The icing on this festering cake is, of course, the complete lack of response and respect from the company to the applicant.  No, the canned email saying your application was received doesn't count.  I mean an actual response issued by a living human being.  It just doesn't happen.  Believe me, I've submitted dozens (if not hundreds) of applications over the past few years to many different companies of all different sizes and in a vast array of industries, and I can't recall the last time I got an actual response from a real person.  I know, they get hundreds of resumes for every posted job, yadda yadda yadda.  But if a personal interaction is just too difficult, then how about at least a cold and impersonal one?  You can't tell me that it's terribly burdensome for a list of names that get rejected by the automated system to be sent a polite automated thank you/rejection email rather than simply get discarded.  But no, in my experience it's pretty rare to even get that - after the application it's just a giant black hole of nothingness, and that's just rude and insulting.  In the unlikely event that a manager or recruiter actually lays eyes on a resume, there's no reason they shouldn't provide at least a quick personal thank you/rejection note.  The applicant is expected to grovel and scrape through this entire process, so the least a recruiter can do is politely tell them they can get up off their wounded knees.

Get a clue, HR executives who make these decisions: get a real application system, and stop being evil.

Tuesday, April 24, 2012

Videos That Hurt

'Cause they're painfully close to the truth...

Yep.  Ouch it is.

Monday, April 23, 2012

Skiing + Skydiving = Pure Awesome

Load the highest resolution of this video, open it up to full screen, crank up the music, and savor...

Saturday, April 21, 2012

Anecdotal Doses Of Truth

A collection from various sources...enjoy!

California vs. Arizona

The Governor of California is jogging with his dog along a nature trail. A coyote jumps out, bites the Governor and attacks his dog. Here's what happens next:

1. The Governor starts to intervene, but reflects upon the movie "Bambi" and then realizes he should stop; the coyote is only doing what is natural.

2. He calls animal control. Animal Control captures coyote and bills the State $200 testing it for diseases and $500 for relocating it.

3. He calls a veterinarian. The vet collects the dead dog and bills the State $200 testing it for diseases.

4. The Governor goes to hospital and spends $3,500 getting checked for diseases from the coyote and on getting his bite wound bandaged.

5. The running trail gets shut down for 6 months while Fish & Game conducts a $100,000 survey to make sure the area is free of dangerous animals.

6. The Governor spends $50,000 in state funds implementing a "coyote awareness" program for residents of the area.

7. The State Legislature spends $2 million to study how to better treat rabies and how to permanently eradicate the disease throughout the world.

8. The Governor's security agent is fired for not stopping the attack somehow and for letting the Governor attempt to intervene.

9. Additional cost to State of California : $75,000 to hire and train a new security agent with additional special training re: the nature of coyotes.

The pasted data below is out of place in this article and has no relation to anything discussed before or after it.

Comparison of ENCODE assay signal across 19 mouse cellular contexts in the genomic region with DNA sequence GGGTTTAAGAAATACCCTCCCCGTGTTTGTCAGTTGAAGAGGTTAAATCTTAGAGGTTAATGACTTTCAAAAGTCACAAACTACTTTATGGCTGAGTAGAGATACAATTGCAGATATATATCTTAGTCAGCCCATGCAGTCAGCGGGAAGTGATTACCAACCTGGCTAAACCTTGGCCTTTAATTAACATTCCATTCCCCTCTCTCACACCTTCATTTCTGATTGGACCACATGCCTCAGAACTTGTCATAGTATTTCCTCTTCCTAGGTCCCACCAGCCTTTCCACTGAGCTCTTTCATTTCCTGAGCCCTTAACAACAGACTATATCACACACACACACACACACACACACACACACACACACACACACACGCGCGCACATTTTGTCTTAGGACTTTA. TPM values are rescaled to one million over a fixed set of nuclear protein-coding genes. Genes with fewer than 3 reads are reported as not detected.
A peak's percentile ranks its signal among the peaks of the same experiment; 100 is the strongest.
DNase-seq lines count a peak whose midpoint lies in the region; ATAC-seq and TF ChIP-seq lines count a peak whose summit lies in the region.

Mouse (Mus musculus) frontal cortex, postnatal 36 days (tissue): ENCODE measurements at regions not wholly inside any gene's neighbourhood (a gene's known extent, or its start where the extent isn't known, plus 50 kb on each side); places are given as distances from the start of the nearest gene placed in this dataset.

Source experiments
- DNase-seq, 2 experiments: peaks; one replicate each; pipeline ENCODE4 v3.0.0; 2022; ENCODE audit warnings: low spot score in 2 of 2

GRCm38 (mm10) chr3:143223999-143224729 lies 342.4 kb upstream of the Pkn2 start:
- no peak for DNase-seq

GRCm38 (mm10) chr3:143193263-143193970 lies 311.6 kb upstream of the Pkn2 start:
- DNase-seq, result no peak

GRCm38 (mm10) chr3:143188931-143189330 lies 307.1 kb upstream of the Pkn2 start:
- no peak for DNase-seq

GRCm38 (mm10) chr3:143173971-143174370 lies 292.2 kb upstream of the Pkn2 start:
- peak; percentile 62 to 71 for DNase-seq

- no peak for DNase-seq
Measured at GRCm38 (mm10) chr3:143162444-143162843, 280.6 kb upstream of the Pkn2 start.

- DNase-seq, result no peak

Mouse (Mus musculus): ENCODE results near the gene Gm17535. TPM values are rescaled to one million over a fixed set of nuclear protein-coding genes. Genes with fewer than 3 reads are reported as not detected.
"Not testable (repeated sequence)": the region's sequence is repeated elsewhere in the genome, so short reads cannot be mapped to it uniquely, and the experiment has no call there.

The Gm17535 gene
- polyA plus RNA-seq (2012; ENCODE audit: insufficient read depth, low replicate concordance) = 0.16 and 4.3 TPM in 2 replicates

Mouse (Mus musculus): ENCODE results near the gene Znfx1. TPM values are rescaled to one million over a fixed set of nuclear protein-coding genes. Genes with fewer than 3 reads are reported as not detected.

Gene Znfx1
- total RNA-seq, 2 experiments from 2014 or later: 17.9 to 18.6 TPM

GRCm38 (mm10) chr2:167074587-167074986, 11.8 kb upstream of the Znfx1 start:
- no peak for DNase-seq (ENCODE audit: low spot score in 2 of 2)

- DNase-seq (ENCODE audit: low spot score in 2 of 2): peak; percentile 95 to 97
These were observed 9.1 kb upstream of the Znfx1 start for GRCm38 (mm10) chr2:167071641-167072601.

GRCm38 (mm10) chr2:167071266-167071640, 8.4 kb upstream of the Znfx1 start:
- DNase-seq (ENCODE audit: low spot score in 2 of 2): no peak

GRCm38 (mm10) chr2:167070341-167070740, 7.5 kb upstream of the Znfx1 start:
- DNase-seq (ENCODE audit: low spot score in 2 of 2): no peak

10. PETA protests the coyote's relocation and files suit against the State.

The Governor of Arizona is jogging with her dog along a nature trail. A coyote jumps out and attacks her dog. Here's what happens next:

1. The Governor shoots the coyote with her State-issued pistol and keeps jogging. The Governor has spent $0.50 on a .45 ACP hollow point cartridge.

2. The Buzzards eat the dead coyote.

And that's why California is broke.


Recently, while I was working in the flower beds in the front yard, my neighbors stopped to chat as they returned home from walking their dog. During our friendly conversation, I asked their little girl what she wanted to be when she grows up. She said she wanted to be President some day.

Both of her parents, liberal Democrats, were standing there, so I asked her, "If you were President what would be the first thing you would do?"

She replied... "I'd give food and houses to all the homeless people." Her parents beamed with pride!

"Wow...what a worthy goal!" I said. "But you don't have to wait until you're President to do that!" I told her.

"What do you mean?" she replied.

So I told her, "You can come over to my house and mow the lawn, pull weeds, and trim my hedge, and I'll pay you $50. Then you can go over to the grocery store where the homeless guy hangs out, and you can give him the $50 to use toward food and a new house."

She thought that over for a few seconds, then she looked me straight in the eye and asked, "Why doesn't the homeless guy come over and do the work, and you can just pay him the $50?"

I said, "Welcome to the Republican Party."

Her parents still aren't speaking to me.


Bar Stool Economics
Suppose that every day ten men go out for beer and the bill for all ten comes to $100. If they paid their bill the way we pay our taxes, it would go something like this:

The first four men (the poorest) would pay nothing.
The fifth would pay $1.
The sixth would pay $3.
The seventh would pay $7.
The eighth would pay $12.
The ninth would pay $18.
The tenth man (the richest) would pay $59.

So, that's what they decided to do. The ten men drank in the bar every day and seemed quite happy with the arrangement, until one day, the owner threw them a curve. He said, "Since you are all such good customers, I'm going to reduce the cost of your daily beer by $20. Drinks for the ten now cost just $80."